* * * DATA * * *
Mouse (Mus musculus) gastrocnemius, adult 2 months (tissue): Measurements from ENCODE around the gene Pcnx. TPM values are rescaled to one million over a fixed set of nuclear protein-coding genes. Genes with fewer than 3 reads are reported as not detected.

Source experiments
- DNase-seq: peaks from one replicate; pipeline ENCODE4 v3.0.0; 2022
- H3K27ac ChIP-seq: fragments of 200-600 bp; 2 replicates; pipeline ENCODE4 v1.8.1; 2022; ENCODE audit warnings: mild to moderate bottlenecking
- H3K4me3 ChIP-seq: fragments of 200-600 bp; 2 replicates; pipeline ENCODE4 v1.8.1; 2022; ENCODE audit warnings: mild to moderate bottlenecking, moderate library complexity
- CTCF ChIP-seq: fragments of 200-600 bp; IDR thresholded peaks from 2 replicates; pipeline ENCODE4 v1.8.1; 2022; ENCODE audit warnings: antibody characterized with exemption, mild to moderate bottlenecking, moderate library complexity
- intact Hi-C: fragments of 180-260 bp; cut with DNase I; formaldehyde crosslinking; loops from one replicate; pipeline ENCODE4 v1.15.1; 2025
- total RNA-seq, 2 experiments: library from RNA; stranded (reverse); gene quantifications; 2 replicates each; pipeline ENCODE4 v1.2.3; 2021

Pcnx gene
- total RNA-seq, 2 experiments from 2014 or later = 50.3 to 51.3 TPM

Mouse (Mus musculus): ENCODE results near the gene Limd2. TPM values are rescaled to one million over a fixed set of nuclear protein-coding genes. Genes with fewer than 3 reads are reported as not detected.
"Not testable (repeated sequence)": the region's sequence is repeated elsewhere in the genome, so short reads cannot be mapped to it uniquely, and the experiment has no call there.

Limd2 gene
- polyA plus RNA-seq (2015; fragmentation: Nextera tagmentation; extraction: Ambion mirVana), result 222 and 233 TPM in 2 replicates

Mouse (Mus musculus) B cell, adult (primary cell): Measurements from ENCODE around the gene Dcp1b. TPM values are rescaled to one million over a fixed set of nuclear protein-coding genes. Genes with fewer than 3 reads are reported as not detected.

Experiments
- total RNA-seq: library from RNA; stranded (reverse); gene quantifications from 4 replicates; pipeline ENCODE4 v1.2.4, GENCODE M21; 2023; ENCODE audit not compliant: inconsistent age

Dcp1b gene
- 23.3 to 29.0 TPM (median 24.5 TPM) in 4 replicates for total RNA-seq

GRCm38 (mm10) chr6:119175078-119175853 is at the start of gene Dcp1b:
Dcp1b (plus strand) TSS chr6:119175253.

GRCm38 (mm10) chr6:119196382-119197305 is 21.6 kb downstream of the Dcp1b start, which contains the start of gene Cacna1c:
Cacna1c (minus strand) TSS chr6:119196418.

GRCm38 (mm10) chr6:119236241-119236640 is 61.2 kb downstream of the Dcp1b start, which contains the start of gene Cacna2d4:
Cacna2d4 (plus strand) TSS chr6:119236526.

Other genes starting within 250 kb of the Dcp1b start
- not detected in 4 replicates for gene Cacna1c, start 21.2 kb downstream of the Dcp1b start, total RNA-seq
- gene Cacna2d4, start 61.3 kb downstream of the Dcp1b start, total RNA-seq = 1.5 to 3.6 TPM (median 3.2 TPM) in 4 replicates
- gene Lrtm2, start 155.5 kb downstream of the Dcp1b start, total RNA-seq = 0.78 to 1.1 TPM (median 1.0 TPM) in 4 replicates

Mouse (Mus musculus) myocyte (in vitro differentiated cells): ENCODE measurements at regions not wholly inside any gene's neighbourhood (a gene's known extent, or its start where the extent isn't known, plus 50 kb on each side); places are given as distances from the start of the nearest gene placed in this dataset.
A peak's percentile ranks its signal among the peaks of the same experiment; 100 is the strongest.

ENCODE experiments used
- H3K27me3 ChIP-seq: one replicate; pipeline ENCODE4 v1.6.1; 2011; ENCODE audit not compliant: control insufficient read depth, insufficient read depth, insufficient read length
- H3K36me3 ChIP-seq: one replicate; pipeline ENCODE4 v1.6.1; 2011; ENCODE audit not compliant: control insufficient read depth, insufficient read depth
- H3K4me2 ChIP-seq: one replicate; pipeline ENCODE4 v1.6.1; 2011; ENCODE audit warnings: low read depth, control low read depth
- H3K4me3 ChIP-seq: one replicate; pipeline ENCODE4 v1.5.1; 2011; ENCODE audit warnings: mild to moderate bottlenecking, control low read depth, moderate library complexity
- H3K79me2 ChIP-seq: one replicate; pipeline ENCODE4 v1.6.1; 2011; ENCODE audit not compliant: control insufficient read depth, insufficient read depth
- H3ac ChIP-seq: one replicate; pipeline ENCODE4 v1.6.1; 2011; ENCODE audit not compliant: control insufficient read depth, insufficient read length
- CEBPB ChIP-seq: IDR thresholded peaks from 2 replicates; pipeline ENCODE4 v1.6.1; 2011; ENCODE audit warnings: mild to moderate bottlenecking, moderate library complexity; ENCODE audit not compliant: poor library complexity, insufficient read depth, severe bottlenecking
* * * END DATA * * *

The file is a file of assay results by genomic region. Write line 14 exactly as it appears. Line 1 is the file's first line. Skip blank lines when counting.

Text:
- polyA plus RNA-seq (2015; fragmentation: Nextera tagmentation; extraction: Ambion mirVana), result 222 and 233 TPM in 2 replicates